A few years ago, my credit card company called DC Card reported that the credit card info of their customers have been leaked. To be on the safe side, they changed the credit card numbers and issued new credit cards to all their customers. I did not suffer any ill effects, but it was worrisome to hear about it and inconvenient to change my credit card number registered at Amazon, etc.

Together with my new credit card from DC Card, was a mass-printed letter of apology and a gift certificate. Ah, that was nice of them I thought. Probably worth at least 5,000 yen or 10,000 yen that I could use at my local super market, I thought. But when I opened the gift certificate envelope, I was shocked. It was worth exactly 500 yen. Yes, a whopping five-zero-zero. Less than $5.

I and another friend who had DC Card felt like fools. I’m surprised that there was no class-action lawsuit taken against the company. They probably have a clause in the contract saying that they are not libel for such things. That we use their service at our own risk. I later quit DC Card and signed up for another credit card at a different company.

Earthquake scandals

Another scandal is surfacing regarding falsified building designs for earthquake resistance. This time it’s an architect in Sapporo, Hokkaido. This does not surprise me at all.

When I first heard of the Aneha scandal, another architect who did the same thing for hotels and condominiums, I knew it was just the tip of the iceberg.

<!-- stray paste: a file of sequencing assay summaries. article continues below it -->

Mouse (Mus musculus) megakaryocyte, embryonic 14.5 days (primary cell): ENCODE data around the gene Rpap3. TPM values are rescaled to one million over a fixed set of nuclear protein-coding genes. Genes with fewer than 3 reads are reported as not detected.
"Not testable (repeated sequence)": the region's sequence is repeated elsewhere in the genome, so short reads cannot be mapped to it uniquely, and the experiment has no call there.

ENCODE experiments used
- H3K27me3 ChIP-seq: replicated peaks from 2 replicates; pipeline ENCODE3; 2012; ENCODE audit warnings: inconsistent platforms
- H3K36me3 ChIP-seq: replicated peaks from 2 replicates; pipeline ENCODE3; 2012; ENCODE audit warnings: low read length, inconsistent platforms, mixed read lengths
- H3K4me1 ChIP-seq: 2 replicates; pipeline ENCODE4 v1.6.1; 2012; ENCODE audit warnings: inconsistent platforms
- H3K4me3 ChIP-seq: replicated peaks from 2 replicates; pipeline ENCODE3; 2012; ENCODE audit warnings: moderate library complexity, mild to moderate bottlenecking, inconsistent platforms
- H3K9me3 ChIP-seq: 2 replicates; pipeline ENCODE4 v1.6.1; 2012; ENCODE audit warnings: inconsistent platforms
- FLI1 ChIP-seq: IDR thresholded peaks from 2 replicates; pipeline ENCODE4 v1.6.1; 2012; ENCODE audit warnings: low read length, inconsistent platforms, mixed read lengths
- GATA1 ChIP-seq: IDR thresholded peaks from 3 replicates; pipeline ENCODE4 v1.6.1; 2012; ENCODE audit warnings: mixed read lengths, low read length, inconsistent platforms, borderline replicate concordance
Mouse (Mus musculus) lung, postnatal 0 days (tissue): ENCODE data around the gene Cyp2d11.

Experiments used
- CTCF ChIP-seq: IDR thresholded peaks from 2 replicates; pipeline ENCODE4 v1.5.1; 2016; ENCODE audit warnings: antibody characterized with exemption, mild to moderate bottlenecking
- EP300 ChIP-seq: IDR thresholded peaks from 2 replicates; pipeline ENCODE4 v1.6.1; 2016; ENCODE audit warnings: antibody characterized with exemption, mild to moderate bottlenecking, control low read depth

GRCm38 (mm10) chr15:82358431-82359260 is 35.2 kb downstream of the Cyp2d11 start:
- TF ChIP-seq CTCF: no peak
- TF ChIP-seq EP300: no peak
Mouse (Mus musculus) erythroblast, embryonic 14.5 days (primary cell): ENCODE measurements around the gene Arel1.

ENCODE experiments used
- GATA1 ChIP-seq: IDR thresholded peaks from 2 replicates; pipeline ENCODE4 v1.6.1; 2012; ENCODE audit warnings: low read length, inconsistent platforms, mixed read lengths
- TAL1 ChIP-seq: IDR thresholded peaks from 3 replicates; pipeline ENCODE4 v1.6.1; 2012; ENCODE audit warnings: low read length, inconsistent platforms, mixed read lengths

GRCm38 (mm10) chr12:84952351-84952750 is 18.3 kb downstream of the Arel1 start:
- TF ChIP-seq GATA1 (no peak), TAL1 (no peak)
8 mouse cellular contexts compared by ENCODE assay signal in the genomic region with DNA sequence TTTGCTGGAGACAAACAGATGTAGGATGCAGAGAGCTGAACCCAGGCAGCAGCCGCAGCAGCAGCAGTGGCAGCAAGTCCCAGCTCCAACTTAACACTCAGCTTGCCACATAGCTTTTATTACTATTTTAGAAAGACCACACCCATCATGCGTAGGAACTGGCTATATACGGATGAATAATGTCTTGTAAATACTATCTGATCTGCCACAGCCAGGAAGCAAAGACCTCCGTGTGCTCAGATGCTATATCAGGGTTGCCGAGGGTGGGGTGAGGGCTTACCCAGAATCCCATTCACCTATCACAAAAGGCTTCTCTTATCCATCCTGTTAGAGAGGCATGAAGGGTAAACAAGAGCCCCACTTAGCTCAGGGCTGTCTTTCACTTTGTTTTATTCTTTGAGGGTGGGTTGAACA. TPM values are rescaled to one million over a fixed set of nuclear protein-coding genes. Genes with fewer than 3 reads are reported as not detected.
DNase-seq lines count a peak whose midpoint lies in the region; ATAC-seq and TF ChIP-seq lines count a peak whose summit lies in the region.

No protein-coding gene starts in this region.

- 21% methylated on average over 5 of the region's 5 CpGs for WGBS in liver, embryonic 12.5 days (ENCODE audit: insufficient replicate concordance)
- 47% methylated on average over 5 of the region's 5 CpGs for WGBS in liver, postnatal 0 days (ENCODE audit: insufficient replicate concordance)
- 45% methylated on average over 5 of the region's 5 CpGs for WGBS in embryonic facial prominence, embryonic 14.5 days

To be sure, laws have been broken and unethical practices have come to light. As a result, some of the defective buildings are slated to be torn down and rebuilt. That’s fine, but the fact remains that most buildings in Japan are still vulnerable to catastrophic earthquakes.

Traditional Japanese homes, temples (except pagodas), and shrines made of wood are death traps during powerful quakes. But ironically, no one is clamoring for them to be torn down and rebuilt. In Jan. 1995, I visited Kobe 10 days after the deadly earthquake that killed over 5,000. (My photos here.)

There was a definite and obvious pattern to how and which buildings collapsed. The traditional Japanese houses made of wood and kawara tile roofs hardly stood a chance withstanding the quake. The 2nd floor collapsed onto the first floor. I was shocked to see such destruction since most of my relatives and friends in Japan live in such homes.

Multi-story apartment buildings and office buildings made of concrete also collapsed, usually on the ground floor or on a floor halfway up the building. The buildings which had a parking space on the ground floor supported by stilt-like columns collapsed on that floor. Such buildings are so common in Japan. Without ample supporting walls, those stilts ain’t strong enough in a strong earthquake. I would avoid living in such buildings. Not only that, damaged columns supporting the bullet train tracks revealed large pieces of wood mixed in the concrete. Somebody tried to reduce the amount of concrete in the pillars with the wood. It obviously weakened the strength of the pillar. Watered-down concrete is also another cost-reduction measure known to exist.

Since it’s near impossible and impractical to tear down and rebuild all of Japan’s vulnerable buildings, there should be a national program to reinforce homes and buildings to at least not collapse on the occupants. Since the Kobe quake, I’ve noticed highways and subway stations being reinforced. The same should be implemented for homes. Although the media attention focuses on the current architect design scandals, they are missing the bigger picture.